Author Archives: Matt

Author Archives: Matt

Pennsylvania Dept. of Agriculture shuts down seed-sharing program at local library…

Pennsylvania Dept. of Agriculture shuts down seed-sharing program at local library…

A good piece in Grist about a local seed-sharing program that attracted the attention of the state ag department.  Interesting occurrence, unfortunate circumstances and results.

It started this way. A local group called the Cumberland County Commission for Women had heard of a new thing that local libraries were doing — creating lending libraries for seeds. Someone found an old card catalog and turned it into seed packet storage. Someone else got advice from the local Penn State Ag Extension office. With the help of the librarians at Joseph T. Simpson, they launched the project in April, on Earth Day.

Then, in June, the library received a letter from Johnny Zook, seed program supervisor at the Pennsylvania Department of Agriculture. The missive informed the library that it was in violation of the Seed Act of 2004. You can read the correspondence because the Simpson Seed Library, like the good librarians they are, posted it on their website.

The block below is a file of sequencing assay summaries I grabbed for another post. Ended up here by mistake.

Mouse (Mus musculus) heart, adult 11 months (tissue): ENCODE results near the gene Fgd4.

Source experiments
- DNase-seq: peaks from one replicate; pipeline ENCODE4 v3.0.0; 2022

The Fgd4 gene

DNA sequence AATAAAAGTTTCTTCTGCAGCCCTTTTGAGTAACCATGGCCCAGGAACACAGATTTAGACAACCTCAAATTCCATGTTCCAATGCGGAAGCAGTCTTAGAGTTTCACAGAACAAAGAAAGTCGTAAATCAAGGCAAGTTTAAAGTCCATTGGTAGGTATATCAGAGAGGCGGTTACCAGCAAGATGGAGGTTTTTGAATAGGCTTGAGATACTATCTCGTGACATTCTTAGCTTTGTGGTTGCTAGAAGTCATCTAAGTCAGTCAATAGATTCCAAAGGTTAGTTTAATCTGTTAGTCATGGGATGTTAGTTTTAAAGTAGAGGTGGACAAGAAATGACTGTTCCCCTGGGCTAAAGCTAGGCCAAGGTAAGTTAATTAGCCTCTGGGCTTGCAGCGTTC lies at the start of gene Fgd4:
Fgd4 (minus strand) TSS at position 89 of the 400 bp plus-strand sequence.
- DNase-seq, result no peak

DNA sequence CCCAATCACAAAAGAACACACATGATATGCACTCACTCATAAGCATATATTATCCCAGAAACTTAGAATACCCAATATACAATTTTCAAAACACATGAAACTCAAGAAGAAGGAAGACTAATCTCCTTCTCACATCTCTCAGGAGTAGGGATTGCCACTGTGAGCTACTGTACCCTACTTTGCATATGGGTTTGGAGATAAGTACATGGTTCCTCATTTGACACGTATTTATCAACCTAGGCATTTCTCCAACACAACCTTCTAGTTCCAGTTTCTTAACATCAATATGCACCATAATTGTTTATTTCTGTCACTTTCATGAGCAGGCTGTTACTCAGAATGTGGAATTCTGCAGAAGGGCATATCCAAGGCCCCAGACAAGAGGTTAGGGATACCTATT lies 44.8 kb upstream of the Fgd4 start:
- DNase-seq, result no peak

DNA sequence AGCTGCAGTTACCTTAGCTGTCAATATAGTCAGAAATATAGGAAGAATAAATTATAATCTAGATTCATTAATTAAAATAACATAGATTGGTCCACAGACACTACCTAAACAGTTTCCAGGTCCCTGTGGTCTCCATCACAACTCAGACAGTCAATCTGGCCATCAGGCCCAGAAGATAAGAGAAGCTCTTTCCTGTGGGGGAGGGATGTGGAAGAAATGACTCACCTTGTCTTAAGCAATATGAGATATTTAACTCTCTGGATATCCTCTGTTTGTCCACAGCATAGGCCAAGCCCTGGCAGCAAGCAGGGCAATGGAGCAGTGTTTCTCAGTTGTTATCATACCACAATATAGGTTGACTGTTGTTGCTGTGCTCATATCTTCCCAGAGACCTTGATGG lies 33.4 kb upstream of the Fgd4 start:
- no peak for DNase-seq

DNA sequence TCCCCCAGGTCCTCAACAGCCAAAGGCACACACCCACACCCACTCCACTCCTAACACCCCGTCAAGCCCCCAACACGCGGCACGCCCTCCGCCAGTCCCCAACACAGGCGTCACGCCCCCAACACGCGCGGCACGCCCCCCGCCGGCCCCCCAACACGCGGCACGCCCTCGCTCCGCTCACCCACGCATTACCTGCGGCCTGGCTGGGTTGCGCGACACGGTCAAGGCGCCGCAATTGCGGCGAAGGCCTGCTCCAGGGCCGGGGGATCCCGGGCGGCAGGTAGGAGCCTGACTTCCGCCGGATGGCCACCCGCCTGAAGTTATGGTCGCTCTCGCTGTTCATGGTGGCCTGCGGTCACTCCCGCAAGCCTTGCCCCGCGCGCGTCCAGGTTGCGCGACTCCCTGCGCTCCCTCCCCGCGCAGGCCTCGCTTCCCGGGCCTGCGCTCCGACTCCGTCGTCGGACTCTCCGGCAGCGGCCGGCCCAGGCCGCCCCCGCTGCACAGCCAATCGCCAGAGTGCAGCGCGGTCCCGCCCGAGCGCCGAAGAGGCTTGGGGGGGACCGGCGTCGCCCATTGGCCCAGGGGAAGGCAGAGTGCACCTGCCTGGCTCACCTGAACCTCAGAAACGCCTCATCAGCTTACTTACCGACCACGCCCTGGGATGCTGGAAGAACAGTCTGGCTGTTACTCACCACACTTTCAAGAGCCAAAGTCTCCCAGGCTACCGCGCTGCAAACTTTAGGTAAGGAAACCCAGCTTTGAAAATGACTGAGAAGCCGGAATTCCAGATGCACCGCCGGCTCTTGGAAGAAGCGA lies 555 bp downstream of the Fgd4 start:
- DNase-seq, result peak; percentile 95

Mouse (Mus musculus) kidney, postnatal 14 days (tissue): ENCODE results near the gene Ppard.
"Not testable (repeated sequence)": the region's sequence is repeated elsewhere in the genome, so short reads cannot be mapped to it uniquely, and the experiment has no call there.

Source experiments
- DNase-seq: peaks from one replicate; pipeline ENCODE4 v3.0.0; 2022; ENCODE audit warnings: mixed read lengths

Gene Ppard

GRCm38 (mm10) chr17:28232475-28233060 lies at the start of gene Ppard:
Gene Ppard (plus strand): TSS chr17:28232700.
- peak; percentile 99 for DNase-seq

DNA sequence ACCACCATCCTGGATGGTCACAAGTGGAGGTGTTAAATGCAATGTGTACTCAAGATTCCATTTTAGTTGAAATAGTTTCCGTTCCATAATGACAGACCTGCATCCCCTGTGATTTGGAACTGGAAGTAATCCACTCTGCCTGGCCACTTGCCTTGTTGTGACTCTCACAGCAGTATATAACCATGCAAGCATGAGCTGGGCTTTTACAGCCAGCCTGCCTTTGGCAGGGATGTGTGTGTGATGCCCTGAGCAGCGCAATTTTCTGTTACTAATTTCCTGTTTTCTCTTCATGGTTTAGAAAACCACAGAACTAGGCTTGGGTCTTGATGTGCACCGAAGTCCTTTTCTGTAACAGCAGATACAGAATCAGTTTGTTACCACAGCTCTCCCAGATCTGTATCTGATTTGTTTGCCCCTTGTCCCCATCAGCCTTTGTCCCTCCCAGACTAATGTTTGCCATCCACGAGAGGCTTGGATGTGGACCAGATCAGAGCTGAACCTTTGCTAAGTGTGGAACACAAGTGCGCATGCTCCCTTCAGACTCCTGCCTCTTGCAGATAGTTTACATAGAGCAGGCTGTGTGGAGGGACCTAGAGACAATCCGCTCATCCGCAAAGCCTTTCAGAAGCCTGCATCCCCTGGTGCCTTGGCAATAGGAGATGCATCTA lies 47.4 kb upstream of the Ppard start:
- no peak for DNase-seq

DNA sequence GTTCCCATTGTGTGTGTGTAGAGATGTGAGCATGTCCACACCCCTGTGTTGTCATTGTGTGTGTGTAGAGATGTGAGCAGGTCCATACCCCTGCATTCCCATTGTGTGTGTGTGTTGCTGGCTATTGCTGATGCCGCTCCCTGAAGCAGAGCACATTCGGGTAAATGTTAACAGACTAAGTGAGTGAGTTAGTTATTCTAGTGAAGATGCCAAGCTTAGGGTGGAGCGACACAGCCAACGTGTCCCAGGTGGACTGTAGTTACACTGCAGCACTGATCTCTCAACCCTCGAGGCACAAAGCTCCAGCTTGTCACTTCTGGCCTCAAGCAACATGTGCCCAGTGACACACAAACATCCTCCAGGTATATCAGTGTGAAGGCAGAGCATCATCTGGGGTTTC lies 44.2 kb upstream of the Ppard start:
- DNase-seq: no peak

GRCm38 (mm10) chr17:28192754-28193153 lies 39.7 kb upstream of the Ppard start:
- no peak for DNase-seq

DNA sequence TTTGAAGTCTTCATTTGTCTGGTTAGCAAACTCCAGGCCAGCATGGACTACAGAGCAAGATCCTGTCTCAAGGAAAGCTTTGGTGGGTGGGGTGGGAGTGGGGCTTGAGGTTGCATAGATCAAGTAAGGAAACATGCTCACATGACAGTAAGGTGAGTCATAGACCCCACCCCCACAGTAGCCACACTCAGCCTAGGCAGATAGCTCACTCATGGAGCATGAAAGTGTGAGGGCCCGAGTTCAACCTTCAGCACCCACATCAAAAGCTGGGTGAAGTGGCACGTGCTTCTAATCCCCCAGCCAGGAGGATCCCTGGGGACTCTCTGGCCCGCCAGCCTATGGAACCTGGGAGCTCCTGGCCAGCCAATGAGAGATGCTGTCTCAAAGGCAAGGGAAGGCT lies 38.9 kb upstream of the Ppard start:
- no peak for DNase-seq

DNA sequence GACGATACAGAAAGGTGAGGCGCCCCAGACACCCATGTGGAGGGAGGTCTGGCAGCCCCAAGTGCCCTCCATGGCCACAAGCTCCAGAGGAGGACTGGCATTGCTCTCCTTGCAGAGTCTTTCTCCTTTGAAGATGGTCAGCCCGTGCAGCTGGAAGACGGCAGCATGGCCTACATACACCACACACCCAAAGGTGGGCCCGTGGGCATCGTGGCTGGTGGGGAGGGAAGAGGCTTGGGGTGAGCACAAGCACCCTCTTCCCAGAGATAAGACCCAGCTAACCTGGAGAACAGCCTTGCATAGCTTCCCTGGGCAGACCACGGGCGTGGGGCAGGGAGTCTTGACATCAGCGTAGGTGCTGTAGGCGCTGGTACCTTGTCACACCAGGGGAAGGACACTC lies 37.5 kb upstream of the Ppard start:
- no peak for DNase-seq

It would be easy to brand this as "Big Evil Government," mutter "Damn the Man!" and go on about your day.

But reading this, I got the impression that what happened here was much more a case of well-intentioned people on both sides of an issue, who merely lacked the appropriate mechanisms and frameworks to interact in a mutually productive way... namely a state agency that feels as though they have a clear mandate and that they are locked into a procedure that must be followed.

However, the danger of such policies being recognized and co-opted as legal leverage against local/community sustainable agriculture practices is potentially a concern, as is the chilling effect that occurrences like this one may create.

To me, the issue and the answer is clear.  If the systems and processes in place don't allow for communities and individuals to do something as simple and necessary as share the means to grow food in their own gardens, then the system and processes need to be revised.

Simple as that.

Rehabbing cordless tool batteries…

Rehabbing cordless tool batteries…

Someone posted an illustrated mini-tutorial on Imgur regarding how to revive/repair dead cordless tool batteries.

Maybe not worth it from a financial standpoint, depending on how much you figure your time is worth... but I thought it was just neat seeing inside of one and knowing that they can be worked on somewhat easily.

One of my ongoing goals is to get more "in touch" with my tools, and that includes knowing how and why they work and how to maintain/repair them if needed.


The onions have been cured…

The onions have been cured…

And I didn't even know they were sick! (wakka, wakka).

This is the first year we've really actually grown onions with any serious intent.  We used onion mini-bulbs this year to help make the process simpler, and got a reasonably good harvest despite doing little with them besides taking them out of the paper bag they came in and sticking them the dirt. (my kind of crop!)